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ARS Home » Midwest Area » Ames, Iowa » National Animal Disease Center » Infectious Bacterial Diseases Research » Research » Publications at this Location » Publication #184476


item Stabel, Judith
item KIMURA, K
item Robbe Austerman, Suelee

Submitted to: International Colloquium on Paratuberculosis
Publication Type: Proceedings
Publication Acceptance Date: 9/1/2005
Publication Date: 6/1/2006
Citation: Stabel, J.R., Kimura, K., Robbe Austerman, S. 2006. Sensitization with johnin purified protein derivative augments secreted and intracellular interferon-gamma in cows infected with Mycobacterium avium subsp. paratuberculosis. In: Proceedings of the 8th International Colloquium on Paratuberculosis, August 13-17, 2005, Copenhagen, Denmark. p. 135-145.

Interpretive Summary: Johne's disease is a chronic, debilitating intestinal disorder in cattle characterized by diarrhea, reduced feed intake, weight loss and death. Cattle usually become infected as young calves by ingesting feces containing the causative bacteria. However, symptoms of disease do not usually present themselves until the animals reach 3 to 5 years of age or even older. During this time the animal is infected and may be shedding the organism in its feces without showing any clinical signs of disease. In addition to reduced milk production by these animals, they also present a potential infective threat to the rest of the herd. Johne's disease is difficult to diagnose and therefore to control. Development of accurate and sensitive diagnostic tests is dependent upon understanding the immune responses of the host animal during infection. This study demonstrated that animals in different stages of infection with the same microorganism have very different immune responses with high levels of interferon-gamma in subclinical infection that can be increased after exposure to a purified protein derivative from the bacteria. The interferon-gamma test is being evaluated for use as a diagnostic tool for paratuberculosis and it may be helpful in detection of early infection.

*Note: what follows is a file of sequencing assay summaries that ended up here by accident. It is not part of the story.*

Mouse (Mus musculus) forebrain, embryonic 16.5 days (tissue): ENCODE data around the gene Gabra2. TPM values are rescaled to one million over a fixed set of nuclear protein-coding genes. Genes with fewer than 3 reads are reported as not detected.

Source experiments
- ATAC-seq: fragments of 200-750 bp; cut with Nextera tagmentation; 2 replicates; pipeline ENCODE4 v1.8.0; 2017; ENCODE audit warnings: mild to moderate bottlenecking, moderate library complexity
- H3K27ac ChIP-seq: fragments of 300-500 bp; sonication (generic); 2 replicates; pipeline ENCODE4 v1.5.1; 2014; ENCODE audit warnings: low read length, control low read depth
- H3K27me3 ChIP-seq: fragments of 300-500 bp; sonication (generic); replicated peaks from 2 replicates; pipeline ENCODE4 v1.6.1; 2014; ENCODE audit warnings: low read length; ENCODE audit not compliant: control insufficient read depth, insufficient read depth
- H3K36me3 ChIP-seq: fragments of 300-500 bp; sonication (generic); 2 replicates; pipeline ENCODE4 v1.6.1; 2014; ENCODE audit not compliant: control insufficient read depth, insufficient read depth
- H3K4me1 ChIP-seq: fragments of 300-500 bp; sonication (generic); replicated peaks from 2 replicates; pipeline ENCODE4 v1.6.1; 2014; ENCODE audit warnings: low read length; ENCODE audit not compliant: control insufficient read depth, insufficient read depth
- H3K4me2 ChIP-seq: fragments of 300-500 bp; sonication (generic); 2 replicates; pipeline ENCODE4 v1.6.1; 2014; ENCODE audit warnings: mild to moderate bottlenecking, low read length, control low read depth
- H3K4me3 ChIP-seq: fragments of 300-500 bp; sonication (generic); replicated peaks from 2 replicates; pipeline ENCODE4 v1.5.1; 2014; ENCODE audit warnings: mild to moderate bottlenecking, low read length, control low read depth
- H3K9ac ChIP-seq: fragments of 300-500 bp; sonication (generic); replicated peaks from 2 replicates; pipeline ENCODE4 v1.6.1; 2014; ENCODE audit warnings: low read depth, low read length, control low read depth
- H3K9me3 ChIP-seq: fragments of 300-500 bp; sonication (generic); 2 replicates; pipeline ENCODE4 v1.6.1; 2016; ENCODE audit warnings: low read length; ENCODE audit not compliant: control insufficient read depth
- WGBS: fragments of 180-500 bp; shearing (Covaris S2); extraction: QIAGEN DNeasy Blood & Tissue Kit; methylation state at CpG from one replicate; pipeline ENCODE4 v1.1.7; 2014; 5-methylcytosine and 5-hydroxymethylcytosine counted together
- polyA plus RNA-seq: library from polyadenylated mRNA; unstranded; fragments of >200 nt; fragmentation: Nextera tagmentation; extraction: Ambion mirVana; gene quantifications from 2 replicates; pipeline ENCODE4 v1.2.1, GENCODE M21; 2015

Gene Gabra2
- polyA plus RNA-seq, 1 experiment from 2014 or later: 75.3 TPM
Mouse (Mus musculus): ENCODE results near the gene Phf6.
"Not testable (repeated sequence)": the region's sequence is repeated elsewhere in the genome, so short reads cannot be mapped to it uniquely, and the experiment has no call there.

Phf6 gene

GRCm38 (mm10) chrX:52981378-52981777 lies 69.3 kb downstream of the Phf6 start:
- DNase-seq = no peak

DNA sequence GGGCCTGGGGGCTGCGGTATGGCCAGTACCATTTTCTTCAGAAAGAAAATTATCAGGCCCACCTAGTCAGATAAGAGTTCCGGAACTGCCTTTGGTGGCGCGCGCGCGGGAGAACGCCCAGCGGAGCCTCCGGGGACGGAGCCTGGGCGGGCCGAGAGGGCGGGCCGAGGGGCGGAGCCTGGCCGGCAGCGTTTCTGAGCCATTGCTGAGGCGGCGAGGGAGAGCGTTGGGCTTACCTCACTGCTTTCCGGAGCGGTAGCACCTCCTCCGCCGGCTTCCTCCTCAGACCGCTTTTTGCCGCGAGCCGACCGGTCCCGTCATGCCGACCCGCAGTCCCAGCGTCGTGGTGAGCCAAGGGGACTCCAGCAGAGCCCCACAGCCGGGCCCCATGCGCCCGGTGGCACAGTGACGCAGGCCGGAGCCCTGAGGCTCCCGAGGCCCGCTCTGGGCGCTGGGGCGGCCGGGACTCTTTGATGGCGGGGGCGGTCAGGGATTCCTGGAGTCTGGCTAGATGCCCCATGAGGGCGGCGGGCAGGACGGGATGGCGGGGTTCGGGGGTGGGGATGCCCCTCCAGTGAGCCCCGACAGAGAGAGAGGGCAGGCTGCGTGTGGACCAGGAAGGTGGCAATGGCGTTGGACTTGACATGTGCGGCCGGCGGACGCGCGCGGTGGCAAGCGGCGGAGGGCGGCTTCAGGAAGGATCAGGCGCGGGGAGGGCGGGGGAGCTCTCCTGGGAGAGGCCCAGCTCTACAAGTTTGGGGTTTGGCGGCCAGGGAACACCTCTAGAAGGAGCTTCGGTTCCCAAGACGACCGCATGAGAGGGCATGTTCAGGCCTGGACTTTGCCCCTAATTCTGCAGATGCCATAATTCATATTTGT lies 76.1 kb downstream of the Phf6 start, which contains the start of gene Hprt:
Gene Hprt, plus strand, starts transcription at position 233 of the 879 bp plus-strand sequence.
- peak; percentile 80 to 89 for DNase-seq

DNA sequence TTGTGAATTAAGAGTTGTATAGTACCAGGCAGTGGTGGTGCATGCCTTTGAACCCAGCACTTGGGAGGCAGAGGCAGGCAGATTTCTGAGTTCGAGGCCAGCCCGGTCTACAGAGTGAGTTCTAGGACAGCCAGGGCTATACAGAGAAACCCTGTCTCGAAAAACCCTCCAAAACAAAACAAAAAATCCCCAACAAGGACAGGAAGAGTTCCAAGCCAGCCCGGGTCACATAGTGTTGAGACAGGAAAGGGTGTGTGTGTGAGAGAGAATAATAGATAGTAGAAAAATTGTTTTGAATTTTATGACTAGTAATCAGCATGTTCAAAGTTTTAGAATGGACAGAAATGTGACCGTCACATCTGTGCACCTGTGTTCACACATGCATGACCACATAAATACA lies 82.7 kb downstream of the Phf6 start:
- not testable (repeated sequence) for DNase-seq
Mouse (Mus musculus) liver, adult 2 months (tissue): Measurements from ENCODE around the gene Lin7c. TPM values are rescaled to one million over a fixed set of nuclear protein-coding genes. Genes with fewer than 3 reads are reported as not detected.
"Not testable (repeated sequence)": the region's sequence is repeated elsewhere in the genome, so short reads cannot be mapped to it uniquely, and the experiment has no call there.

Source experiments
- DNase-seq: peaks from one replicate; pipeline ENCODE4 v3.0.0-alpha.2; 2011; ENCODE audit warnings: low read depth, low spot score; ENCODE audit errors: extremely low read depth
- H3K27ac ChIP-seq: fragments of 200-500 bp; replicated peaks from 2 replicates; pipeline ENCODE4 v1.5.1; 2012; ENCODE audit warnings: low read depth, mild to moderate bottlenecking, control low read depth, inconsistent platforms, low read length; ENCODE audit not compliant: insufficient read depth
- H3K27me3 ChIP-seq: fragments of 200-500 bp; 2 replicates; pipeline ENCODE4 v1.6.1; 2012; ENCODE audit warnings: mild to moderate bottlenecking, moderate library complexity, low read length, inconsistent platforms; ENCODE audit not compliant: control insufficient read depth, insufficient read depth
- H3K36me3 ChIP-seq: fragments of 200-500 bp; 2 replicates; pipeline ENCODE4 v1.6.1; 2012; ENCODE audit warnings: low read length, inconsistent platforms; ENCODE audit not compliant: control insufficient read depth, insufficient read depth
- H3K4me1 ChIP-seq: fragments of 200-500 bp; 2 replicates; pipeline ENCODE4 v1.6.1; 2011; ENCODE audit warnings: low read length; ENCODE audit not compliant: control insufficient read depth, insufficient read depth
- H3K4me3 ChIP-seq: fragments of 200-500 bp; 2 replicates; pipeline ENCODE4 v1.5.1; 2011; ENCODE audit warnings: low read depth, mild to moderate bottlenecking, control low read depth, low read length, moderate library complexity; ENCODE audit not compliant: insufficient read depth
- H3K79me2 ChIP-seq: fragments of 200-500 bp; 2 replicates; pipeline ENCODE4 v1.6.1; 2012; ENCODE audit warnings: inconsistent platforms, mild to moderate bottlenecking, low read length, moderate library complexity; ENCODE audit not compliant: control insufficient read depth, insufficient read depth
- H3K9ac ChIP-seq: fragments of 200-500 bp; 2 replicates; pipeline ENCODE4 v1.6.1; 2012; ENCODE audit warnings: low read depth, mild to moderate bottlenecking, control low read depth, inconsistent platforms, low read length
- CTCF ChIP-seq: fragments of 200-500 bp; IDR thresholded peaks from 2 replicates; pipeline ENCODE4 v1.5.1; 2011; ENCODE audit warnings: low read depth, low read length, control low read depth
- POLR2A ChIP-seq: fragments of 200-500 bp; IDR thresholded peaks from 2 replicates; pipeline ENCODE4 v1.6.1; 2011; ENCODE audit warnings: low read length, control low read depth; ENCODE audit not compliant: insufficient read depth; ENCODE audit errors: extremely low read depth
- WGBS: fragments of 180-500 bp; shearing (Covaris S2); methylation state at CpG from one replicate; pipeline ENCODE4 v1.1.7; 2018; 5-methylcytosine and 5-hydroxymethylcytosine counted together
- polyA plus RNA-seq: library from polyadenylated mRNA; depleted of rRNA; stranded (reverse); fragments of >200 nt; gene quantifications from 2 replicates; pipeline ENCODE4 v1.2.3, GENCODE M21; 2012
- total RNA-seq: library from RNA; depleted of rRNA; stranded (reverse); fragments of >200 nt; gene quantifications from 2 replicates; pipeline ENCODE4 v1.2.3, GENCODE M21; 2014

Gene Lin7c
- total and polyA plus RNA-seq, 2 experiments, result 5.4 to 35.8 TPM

Technical Abstract: Measurement of secreted IFN-gamma''has proven to be a valuable tool for the detection of animals infected with mycobacterial pathogens,including Mycobacterium avium subsp. paratuberculosis. Previous reports have suggested that tuberculin skin testing can influence the performance of the IFN-gamma assay. In the present study, healthy noninfected cows, and cows subclinically and clinically infected with M. paratuberculosis were administered an intradermal injection of johnin purified protein derivative and effects on secreted and intracellular IFN-gamma were observed. Significant increases in secreted IFN-gamma were noted in antigen-stimulated PBMC isolated from subclinically infected cows within 2 days of the skin test. An increase in intracellular IFN-gamma expression was noted after the intradermal injection for all treatment groups after in vitro stimulation of cells with medium only (nonstimulated), or pokeweed mitogen. Intracellular IFN-gamma was higher within CD4+ and CD8+ subpopulations for infected cows compared to healthy controls throughout the study. When T cell populations were further defined by CD45RO expression, intracellular IFN-gamma was higher for CD8+/CD45RO+ lymphocytes compared to CD4+/CD45RO+ cells. These results indicate that intradermal sensitization of cows in the early stage of infection with antigen will enhance the sensitivity of detection by the IFN-' assay. In addition, CD8+ lymphocytes appear to play an important role as a mediator of M. paratuberculosis infection in naturally exposed cattle. Keywords: interferon-g, Mycobacterium avium subsp. paratuberculosis, skin test, cattle.